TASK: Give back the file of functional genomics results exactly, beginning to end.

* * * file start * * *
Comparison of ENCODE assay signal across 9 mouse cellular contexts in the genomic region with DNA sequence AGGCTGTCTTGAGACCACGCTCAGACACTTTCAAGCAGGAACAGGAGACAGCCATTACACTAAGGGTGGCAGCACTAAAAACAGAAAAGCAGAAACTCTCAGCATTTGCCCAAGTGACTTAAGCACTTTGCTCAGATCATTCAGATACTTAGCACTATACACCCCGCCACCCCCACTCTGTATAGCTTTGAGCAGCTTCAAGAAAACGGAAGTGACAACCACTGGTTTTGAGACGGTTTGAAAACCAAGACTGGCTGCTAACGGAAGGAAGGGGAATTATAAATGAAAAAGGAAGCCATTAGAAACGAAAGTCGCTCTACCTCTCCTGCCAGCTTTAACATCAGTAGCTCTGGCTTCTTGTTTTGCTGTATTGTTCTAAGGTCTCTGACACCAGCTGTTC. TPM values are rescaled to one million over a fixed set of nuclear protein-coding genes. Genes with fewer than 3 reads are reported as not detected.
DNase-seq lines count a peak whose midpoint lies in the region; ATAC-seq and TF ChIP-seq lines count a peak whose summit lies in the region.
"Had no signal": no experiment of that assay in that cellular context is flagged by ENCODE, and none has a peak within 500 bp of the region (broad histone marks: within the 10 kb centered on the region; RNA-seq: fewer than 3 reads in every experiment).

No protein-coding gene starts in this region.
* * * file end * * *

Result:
Comparison of ENCODE assay signal across 9 mouse cellular contexts in the genomic region with DNA sequence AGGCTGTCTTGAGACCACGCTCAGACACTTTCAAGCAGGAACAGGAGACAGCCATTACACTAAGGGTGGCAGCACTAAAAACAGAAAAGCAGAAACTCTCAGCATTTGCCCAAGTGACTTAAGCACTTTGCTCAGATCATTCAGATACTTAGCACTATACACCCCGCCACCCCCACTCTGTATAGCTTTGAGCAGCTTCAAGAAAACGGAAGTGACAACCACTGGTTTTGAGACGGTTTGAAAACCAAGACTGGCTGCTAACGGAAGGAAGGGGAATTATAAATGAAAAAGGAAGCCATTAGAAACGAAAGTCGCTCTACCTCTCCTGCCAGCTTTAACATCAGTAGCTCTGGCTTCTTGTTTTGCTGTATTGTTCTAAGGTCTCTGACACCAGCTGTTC. TPM values are rescaled to one million over a fixed set of nuclear protein-coding genes. Genes with fewer than 3 reads are reported as not detected.
DNase-seq lines count a peak whose midpoint lies in the region; ATAC-seq and TF ChIP-seq lines count a peak whose summit lies in the region.
"Had no signal": no experiment of that assay in that cellular context is flagged by ENCODE, and none has a peak within 500 bp of the region (broad histone marks: within the 10 kb centered on the region; RNA-seq: fewer than 3 reads in every experiment).

No protein-coding gene starts in this region.